CD166 5’-CGCAGACATAGTTTCCAGCA-3’ 5’-TAGCAGGAATGCAACTGTGG-3’
β-actin 5’-ACATCTGCTGGAAGGTGGAC-3’ 5’-CCCAGCACAATG AAGATCAA-3’
miR-21 5’-TGAGACTGATGTTGACTGTTGAA-3’ 5’-TGTCAGACAGCCCATCGAC-3’
miR-215 5’-ATCATTCAGAAATGGTATACAG-3’ 5’-TTGAAGTAGCACAGTCATACAG-3’
Rnu6B 5’-GTGCTCGCTTCGGCAGCACATA-3’ 5’-CACGAATTTGCGTGTCATCCTTGCG-3’

Table 2: Primers for PCR.

Genomic DNA extraction

Genomic DNA was extracted from the FFPE tissue samples by using DNAzol Reagent (Invitrogen, USA), and re-suspended in 8Mm NaOH. After adjusting the pH and detecting the concentration and purification of DNA at 260nm and 280nm, we stored the DNA at -20°C for further use.

Analysis of molecular alteration through PCR

Mutations in the APC, K-ras and DCC genes were identified through agarose gel of PCR products. 100ng of genomic DNA served as a template in a reaction volume of 20μl containing 10μl AmpliTaq Gold® PCR Master Mix (Applied Biosystems, USA) Table 3. PCR reactions containing sample DNA were processed at 95°C for 10 min and then through 40 cycles at 95°C for 30s, annealing for 30s at 50°C (for APC Mut2), 55°C (for APC Mut1, APC Con and K-ras), 59°C (β- actin), or 61°C (for DCC), followed by 12 min of extension at 72°C. Mutations in the APC gene were identified by checking the PCR product on 2.5% agarose gel [21]. HCT-116 cells were used as the positive control.

Name Sequence Product size (bp) TM (°C)
APC Con F 5’-GTGAACCATGCAGTGGAATG-3’ 119 50
APC Con R 5’-AGCTGTTTGAGGAGGTGGTG-3’    
APCMut1F 5’-CTGCAGGGTTCTAGTTTATC-3 174 55
APCMut1R 5’-ATCAAGTGAACTGACAGAAG-3’    
APCMut2F 5’-GACCCCACTCATGTTTAGC-3’ 179 50
APCMut2R 5’-TTACTTCTGCTTGGTGGCAT-3’    
K-ras F 5′ ACTGAATATAAACTTGTGGTAGTTGGACCT 3′ 135 55
K-ras R 5′ TAATATGTCGACTAAAACAAGATTTACCTC 3′    
DCC F 5′ CCCAGACTAACTGCATCATCATGAAG 3′ 135 61
DCC R 5′ CCTCTCAATGGAATAATATCGCTGC 3′    
β-actin F 5’-CCCAGCACAATGAAGATCAA-3’ 103 59
β-actin R 5’-ACATCTGCTGGAAGGTGGAC-3’    

Table 3: PCR Pairs for gene detection, size of the respective amplicons and annealing temperatures (TM). F: Forward primer; R: Reverse primer; Con: conserved sequence; Mut: mutation.

Statistics

The experimental data are presented as the mean value ± standard derivation. The SPSS software package was used for statistical analysis. Where applicable, the results were compared by Wilcoxon signed rank sum test. Values of p < 0.05 are considered statistically significant. The relationships between expression of detectors and duration of disease, age at onset of disease, and extent of colitis were analyzed by Pearson’s and partial correlation analyses.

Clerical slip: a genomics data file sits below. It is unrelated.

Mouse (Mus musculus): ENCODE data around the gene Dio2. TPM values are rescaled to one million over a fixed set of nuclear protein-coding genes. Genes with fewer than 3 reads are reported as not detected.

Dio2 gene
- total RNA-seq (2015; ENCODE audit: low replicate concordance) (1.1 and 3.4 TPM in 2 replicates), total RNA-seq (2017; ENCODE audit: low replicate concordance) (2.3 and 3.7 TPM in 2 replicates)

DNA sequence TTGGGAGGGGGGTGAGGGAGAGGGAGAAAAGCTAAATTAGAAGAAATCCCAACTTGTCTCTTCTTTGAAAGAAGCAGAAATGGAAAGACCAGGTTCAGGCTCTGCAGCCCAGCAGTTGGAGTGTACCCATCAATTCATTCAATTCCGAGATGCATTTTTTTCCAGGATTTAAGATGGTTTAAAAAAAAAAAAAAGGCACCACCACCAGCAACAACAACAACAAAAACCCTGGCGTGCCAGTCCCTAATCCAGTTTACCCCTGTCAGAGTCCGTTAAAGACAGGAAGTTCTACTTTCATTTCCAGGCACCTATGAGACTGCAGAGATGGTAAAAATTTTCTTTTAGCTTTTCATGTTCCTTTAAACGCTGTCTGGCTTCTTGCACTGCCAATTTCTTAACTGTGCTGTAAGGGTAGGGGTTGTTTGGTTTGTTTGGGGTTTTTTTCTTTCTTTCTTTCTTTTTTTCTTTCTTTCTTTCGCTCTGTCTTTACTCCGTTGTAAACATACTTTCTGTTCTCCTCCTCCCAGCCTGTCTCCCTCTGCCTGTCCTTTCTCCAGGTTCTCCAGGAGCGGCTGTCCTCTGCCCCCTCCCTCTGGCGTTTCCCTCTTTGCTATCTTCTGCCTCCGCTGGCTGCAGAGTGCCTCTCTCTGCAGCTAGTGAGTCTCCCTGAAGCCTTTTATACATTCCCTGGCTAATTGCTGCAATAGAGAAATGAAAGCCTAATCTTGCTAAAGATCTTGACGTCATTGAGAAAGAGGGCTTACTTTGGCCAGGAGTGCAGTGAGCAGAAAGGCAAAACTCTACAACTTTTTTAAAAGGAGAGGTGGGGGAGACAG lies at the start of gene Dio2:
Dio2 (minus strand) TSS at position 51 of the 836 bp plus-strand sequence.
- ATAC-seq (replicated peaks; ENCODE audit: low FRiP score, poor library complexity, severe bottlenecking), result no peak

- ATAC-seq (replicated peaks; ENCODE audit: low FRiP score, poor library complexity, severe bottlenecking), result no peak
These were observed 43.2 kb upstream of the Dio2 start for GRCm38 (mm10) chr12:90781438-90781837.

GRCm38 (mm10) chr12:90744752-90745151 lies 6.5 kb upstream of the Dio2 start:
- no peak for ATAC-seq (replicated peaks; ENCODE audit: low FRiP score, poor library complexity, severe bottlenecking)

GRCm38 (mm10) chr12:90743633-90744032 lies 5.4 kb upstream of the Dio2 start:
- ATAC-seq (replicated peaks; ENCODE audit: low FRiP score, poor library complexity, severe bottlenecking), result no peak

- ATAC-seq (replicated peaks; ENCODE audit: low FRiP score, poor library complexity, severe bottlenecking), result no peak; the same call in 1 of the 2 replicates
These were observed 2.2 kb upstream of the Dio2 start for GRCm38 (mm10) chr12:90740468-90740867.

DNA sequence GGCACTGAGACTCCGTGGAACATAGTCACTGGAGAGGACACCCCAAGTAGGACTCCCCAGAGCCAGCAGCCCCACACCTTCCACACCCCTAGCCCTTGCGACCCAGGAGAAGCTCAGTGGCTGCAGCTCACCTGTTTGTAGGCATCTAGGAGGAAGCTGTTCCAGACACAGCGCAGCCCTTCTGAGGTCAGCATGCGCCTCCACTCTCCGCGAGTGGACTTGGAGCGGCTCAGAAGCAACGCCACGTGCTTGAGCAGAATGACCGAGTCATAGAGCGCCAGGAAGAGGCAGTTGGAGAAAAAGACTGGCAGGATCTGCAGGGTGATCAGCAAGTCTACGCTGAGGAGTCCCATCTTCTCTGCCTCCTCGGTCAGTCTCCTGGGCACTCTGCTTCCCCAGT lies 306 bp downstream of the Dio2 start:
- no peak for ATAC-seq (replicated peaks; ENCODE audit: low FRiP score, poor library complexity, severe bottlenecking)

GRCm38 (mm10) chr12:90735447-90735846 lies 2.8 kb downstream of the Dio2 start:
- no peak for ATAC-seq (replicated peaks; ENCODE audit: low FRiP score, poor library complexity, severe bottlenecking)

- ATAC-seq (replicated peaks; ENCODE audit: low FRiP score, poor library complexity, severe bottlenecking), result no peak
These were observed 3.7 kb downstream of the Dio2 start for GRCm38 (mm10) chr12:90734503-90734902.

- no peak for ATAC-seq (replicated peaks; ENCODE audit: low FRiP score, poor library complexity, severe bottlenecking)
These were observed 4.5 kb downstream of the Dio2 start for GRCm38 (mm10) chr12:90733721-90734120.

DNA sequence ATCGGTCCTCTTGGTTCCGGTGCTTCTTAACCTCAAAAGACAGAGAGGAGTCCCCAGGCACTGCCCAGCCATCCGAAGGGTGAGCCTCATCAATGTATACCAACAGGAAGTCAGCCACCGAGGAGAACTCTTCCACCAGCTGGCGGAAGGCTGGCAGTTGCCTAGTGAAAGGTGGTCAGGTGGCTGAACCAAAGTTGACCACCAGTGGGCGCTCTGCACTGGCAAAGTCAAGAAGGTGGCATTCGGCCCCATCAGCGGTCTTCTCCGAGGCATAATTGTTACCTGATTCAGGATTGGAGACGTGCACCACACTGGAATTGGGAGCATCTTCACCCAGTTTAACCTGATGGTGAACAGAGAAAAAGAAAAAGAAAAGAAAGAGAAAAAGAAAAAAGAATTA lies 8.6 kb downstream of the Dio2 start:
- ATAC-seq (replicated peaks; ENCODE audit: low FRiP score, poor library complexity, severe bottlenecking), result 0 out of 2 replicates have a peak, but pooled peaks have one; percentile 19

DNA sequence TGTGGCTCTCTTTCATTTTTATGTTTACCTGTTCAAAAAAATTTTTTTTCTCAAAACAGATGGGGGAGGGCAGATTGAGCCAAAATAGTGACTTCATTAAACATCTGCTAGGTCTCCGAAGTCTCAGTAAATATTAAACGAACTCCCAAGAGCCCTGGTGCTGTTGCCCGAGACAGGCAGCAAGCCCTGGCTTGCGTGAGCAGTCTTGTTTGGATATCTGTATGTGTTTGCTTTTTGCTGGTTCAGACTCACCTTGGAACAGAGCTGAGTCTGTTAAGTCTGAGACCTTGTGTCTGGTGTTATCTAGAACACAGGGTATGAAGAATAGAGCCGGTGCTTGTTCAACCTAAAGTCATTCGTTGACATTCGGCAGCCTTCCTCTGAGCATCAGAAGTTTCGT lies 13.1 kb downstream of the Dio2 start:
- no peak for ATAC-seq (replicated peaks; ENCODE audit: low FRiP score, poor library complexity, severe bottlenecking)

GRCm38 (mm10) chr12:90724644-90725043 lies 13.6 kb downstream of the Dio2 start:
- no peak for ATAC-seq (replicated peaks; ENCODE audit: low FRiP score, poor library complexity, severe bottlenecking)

Results

Assessment of clinical activity and histological analysis

According to previously described criteria for analyzing the clinical activity of UC, 4 patients had low disease activity, 4 had low to moderate disease activity, 6 had moderate disease activity, and 4 had severe disease. Four had proctosigmoiditis, 10 had left side colitis, and 4 had pancolitis. Most of the patients did not smoke or ingest any alcohol (77.78% and 83.33%, respectively). Sixteen patients with UC (16/18, 88.89%) were receiving regular medication when the biopsies were collected or during the entire follow-up. Histopathologic results were confirmed in all biopsy samples collected from patients with UC. Most of the patient samples (15/18) showed alleviation of mucosal lesions following treatment. In only one patient did the UC progress to dysplasia (after 6 years). One patient had severe aggravation of UC after 1 year of follow-up. Table 1 shows the clinical characteristics of the patients with UC.

Immunofluorescence and co-expression of biomarkers

Positive staining was seen for CD166 and CD44. The expression frequency of CD166 in membranous staining was significantly higher in the follow-up samples compared to the samples obtained at diagnosis, with p=0.003. The same trend was seen in membranous staining of CD44. In addition, we observed high co-expression of CD44 with p-EGFR and CD166 with p-EGFR. Figure 1 shows the typical expressions observed in this analysis.